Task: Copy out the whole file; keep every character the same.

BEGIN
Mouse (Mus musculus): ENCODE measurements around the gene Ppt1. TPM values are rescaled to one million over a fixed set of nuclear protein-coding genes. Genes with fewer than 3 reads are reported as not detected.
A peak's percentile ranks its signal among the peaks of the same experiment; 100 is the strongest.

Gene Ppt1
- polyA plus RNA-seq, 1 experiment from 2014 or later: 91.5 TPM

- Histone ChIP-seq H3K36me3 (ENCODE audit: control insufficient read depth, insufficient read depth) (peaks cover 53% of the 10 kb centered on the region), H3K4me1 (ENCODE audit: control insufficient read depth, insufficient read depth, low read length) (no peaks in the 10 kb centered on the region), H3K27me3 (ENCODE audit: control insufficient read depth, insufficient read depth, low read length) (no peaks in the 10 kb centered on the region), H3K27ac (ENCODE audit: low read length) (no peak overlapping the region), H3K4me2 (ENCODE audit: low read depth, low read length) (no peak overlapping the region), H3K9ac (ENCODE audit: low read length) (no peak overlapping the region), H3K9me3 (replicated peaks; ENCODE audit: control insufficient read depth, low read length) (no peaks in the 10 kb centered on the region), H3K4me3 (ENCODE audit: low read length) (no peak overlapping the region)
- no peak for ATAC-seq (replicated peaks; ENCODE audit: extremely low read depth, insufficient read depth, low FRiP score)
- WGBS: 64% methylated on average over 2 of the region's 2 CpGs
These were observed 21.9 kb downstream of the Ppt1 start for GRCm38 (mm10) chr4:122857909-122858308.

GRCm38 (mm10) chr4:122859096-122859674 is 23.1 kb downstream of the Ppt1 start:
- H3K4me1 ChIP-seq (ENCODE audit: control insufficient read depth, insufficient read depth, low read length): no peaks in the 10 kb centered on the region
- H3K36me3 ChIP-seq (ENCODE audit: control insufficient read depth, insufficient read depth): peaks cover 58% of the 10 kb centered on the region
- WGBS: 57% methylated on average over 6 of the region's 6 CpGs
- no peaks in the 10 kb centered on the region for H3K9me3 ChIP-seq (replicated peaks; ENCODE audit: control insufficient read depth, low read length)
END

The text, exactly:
Mouse (Mus musculus): ENCODE measurements around the gene Ppt1. TPM values are rescaled to one million over a fixed set of nuclear protein-coding genes. Genes with fewer than 3 reads are reported as not detected.
A peak's percentile ranks its signal among the peaks of the same experiment; 100 is the strongest.

Gene Ppt1
- polyA plus RNA-seq, 1 experiment from 2014 or later: 91.5 TPM

- Histone ChIP-seq H3K36me3 (ENCODE audit: control insufficient read depth, insufficient read depth) (peaks cover 53% of the 10 kb centered on the region), H3K4me1 (ENCODE audit: control insufficient read depth, insufficient read depth, low read length) (no peaks in the 10 kb centered on the region), H3K27me3 (ENCODE audit: control insufficient read depth, insufficient read depth, low read length) (no peaks in the 10 kb centered on the region), H3K27ac (ENCODE audit: low read length) (no peak overlapping the region), H3K4me2 (ENCODE audit: low read depth, low read length) (no peak overlapping the region), H3K9ac (ENCODE audit: low read length) (no peak overlapping the region), H3K9me3 (replicated peaks; ENCODE audit: control insufficient read depth, low read length) (no peaks in the 10 kb centered on the region), H3K4me3 (ENCODE audit: low read length) (no peak overlapping the region)
- no peak for ATAC-seq (replicated peaks; ENCODE audit: extremely low read depth, insufficient read depth, low FRiP score)
- WGBS: 64% methylated on average over 2 of the region's 2 CpGs
These were observed 21.9 kb downstream of the Ppt1 start for GRCm38 (mm10) chr4:122857909-122858308.

GRCm38 (mm10) chr4:122859096-122859674 is 23.1 kb downstream of the Ppt1 start:
- H3K4me1 ChIP-seq (ENCODE audit: control insufficient read depth, insufficient read depth, low read length): no peaks in the 10 kb centered on the region
- H3K36me3 ChIP-seq (ENCODE audit: control insufficient read depth, insufficient read depth): peaks cover 58% of the 10 kb centered on the region
- WGBS: 57% methylated on average over 6 of the region's 6 CpGs
- no peaks in the 10 kb centered on the region for H3K9me3 ChIP-seq (replicated peaks; ENCODE audit: control insufficient read depth, low read length)